Design Principles: A modern criminal courthouse in Ontario must have state-of-the-art security, controlled entrances, no public parking below grade, and exterior features capable of blocking vehicular attacks. But McKendrick says both teams have been told to ensure that the project doesn’t look and feel like lock box.

That means emphasizing transparency and lighting at grade, designing a spacious and inviting lobby area, and developing exterior landscaping that provides the necessary security without replicating the heavy bollard-and-concrete-planter protection at the U.S. consulate on University Ave. The teams, McKendrick adds, should be proposing urban design elements that link the building to Dundas Street and Nathan Phillips Square. “We want this to be a beautiful courthouse,” he says.

Neutrality: The design of courthouses, according to Government of Ontario guidelines, “must be respectful of the independence of the courts,” McKendrick says. But he stresses that this goal need not exclude design choices that reflect local interests, such as heritage interpretation and commemoration. He points to projects such as IO courthouses in Thunder Bay, a Plenary Group project which was designed to incorporate indigenous themes, and Port Hope, an Ellis Don/NORR restoration of a heritage structure that includes historical artifacts in the lobby area.

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(Former Chinatown resident Mavis Garland with an image of her father’s mahjong set.)

Ward Heritage Commemoration/Interpretation. McKendrick says IO and its bidders are consulting with a heritage interpretation working group in order to develop strategies for acknowledging the site’s rich history. During last year’s dig, London, Ont.-based archeologist Holly Martelle and her team found hundreds of thousands of artifacts, as well as the foundations of an historic black church, a Russian synagogue, 19th century row-houses, factories and dozens of privy pits that contained a wide range of household objects dating back over a century. The dig also yielded the largest trove of 19th century shoes ever discovered in Canada.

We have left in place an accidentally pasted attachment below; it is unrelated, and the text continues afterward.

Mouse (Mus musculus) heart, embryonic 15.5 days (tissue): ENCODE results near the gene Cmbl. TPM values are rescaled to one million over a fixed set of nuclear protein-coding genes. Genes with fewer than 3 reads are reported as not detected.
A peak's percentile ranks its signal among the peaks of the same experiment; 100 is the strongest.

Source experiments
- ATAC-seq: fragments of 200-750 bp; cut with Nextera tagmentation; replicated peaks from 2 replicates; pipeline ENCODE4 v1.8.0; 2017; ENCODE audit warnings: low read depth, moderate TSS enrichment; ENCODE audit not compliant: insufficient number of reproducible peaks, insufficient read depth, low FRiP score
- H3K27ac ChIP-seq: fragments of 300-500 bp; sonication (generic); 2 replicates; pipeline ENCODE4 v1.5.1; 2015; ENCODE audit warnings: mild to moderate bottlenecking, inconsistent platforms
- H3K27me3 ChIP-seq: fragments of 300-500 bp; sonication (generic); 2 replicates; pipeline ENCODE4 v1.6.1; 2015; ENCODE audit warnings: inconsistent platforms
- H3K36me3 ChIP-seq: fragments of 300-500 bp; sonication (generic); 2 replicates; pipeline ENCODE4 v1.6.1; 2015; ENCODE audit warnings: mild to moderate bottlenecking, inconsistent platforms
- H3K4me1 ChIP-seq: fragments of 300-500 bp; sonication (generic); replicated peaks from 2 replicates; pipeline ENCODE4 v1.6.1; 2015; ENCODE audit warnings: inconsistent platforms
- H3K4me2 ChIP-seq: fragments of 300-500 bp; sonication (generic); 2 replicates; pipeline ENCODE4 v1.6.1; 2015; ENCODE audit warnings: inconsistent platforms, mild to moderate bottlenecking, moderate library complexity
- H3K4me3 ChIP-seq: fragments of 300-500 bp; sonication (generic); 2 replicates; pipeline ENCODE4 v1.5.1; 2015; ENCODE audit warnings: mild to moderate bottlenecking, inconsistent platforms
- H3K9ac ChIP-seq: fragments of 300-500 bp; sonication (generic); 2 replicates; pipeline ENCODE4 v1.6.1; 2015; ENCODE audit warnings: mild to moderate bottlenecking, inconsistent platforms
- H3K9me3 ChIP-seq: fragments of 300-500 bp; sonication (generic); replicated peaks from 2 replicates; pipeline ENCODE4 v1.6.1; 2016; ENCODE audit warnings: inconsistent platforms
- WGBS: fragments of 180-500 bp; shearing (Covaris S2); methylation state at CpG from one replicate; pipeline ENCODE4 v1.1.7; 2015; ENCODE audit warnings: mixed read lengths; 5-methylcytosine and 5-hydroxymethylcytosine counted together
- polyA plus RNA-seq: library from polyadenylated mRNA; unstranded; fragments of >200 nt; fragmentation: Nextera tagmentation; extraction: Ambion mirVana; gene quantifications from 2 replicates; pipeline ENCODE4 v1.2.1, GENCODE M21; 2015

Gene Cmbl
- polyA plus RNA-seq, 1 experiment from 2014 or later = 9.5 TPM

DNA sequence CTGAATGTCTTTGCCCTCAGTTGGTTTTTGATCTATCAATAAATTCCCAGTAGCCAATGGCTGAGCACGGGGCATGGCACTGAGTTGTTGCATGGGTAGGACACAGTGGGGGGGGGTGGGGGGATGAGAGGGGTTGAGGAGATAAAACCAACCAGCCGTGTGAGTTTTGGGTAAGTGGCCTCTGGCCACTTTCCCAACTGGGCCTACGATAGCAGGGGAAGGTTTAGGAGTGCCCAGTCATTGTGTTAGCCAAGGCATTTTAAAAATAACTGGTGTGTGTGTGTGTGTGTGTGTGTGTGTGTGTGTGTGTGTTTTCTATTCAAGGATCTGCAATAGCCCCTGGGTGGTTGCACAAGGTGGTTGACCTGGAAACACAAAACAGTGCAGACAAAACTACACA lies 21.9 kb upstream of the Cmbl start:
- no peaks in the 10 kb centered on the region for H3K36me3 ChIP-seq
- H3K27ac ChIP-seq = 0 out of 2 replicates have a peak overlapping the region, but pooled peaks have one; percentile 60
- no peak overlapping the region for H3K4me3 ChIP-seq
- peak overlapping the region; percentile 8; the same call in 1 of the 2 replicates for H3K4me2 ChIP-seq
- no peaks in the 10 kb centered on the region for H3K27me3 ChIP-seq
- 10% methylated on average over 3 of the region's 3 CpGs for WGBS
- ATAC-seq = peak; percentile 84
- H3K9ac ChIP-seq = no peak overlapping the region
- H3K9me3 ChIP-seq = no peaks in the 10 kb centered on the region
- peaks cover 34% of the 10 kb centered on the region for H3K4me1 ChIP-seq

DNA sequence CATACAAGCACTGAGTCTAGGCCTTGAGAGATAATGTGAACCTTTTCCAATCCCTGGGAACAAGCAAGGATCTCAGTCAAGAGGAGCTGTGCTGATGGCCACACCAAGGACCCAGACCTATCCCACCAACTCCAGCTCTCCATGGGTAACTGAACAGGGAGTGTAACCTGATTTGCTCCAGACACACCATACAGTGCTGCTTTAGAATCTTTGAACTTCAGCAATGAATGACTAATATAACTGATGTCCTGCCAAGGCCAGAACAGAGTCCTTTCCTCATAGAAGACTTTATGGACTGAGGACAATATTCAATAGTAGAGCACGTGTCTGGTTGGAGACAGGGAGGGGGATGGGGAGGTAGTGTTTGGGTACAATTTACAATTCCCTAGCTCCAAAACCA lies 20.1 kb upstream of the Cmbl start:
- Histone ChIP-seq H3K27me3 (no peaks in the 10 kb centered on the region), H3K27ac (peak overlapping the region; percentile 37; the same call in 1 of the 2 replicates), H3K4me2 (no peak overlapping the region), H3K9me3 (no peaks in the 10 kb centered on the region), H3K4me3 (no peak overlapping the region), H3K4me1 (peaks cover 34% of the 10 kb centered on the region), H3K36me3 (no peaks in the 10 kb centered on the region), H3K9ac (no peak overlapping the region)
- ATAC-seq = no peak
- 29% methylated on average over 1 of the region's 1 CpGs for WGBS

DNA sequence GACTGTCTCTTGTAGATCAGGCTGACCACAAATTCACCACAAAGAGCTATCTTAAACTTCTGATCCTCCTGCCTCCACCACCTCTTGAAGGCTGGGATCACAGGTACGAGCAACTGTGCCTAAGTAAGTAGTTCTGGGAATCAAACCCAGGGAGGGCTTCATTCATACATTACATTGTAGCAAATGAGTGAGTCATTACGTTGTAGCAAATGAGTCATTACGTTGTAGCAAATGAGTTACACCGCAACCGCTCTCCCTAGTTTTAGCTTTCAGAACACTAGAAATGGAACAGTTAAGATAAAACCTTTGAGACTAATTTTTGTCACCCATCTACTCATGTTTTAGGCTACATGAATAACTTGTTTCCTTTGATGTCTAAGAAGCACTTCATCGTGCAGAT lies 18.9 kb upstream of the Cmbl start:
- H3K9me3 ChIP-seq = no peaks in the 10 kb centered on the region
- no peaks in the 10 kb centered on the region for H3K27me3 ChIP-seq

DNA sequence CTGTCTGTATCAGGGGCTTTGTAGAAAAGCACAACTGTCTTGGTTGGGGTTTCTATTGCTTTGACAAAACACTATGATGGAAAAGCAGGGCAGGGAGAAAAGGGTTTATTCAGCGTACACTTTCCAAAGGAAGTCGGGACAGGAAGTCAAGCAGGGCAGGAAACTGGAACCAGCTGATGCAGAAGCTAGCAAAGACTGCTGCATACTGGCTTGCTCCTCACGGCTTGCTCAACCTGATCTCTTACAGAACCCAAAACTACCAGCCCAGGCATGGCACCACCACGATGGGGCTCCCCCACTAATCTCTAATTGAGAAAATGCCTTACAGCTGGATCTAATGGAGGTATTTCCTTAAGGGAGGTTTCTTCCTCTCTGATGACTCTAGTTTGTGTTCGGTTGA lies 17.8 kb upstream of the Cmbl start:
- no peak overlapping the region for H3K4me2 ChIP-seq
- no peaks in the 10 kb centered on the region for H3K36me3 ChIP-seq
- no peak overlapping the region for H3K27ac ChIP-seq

Historian archeologist Karolyn Smardz Frost described the excavation as Toronto’s “most important black history site” because of the presence of the British Methodist Episcopal Church, which was established on Chestnut Street in the 1840s by some formerly enslaved African-Americans and later served as an important community and religious hub for Toronto’s black community for almost a century. After the congregation relocated, the building was acquired by the Toronto Chinese United Church, which operated there until the late 1980s, when it was demolished.

As part of the city’s development approvals process, IO was required to submit a heritage interpretation strategy, which includes elements such as interior and exterior signage, displays, floor markings and other means of drawing out the stories of the various immigrant groups – African American, Irish, Italian, Jewish and Chinese — that passed through the Ward.

The two design/build teams will offer specific proposals as part of their bids and have been encouraged to “go above and beyond” the city-approved interpretation strategy, says McKendrick. “It will be important that the history of The Ward is reflected inside the courthouse and outside, on the plaza.”


Full disclosure: I co-edited The Ward: The Life and Loss of Toronto’s First Immigrant Neighbourhood (Coach House, 2015)